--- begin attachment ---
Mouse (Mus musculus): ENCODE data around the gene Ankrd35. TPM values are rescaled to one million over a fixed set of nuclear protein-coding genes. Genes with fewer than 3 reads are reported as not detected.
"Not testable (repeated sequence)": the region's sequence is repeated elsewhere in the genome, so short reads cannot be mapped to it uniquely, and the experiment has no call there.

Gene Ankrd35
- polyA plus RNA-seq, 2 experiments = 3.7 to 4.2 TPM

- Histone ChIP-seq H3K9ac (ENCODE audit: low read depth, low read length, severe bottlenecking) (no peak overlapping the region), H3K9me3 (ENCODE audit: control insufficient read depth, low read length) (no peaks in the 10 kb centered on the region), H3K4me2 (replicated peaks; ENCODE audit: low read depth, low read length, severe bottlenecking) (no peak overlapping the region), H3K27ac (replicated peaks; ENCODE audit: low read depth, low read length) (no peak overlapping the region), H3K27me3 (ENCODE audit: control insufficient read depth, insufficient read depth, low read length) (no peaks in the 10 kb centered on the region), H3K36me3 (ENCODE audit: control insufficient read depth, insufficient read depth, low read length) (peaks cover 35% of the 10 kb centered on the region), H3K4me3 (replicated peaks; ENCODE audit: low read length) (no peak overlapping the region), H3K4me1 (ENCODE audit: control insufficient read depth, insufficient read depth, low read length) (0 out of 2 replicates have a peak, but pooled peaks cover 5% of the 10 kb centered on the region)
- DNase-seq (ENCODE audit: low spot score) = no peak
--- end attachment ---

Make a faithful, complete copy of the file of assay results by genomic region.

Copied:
Mouse (Mus musculus): ENCODE data around the gene Ankrd35. TPM values are rescaled to one million over a fixed set of nuclear protein-coding genes. Genes with fewer than 3 reads are reported as not detected.
"Not testable (repeated sequence)": the region's sequence is repeated elsewhere in the genome, so short reads cannot be mapped to it uniquely, and the experiment has no call there.

Gene Ankrd35
- polyA plus RNA-seq, 2 experiments = 3.7 to 4.2 TPM

- Histone ChIP-seq H3K9ac (ENCODE audit: low read depth, low read length, severe bottlenecking) (no peak overlapping the region), H3K9me3 (ENCODE audit: control insufficient read depth, low read length) (no peaks in the 10 kb centered on the region), H3K4me2 (replicated peaks; ENCODE audit: low read depth, low read length, severe bottlenecking) (no peak overlapping the region), H3K27ac (replicated peaks; ENCODE audit: low read depth, low read length) (no peak overlapping the region), H3K27me3 (ENCODE audit: control insufficient read depth, insufficient read depth, low read length) (no peaks in the 10 kb centered on the region), H3K36me3 (ENCODE audit: control insufficient read depth, insufficient read depth, low read length) (peaks cover 35% of the 10 kb centered on the region), H3K4me3 (replicated peaks; ENCODE audit: low read length) (no peak overlapping the region), H3K4me1 (ENCODE audit: control insufficient read depth, insufficient read depth, low read length) (0 out of 2 replicates have a peak, but pooled peaks cover 5% of the 10 kb centered on the region)
- DNase-seq (ENCODE audit: low spot score) = no peak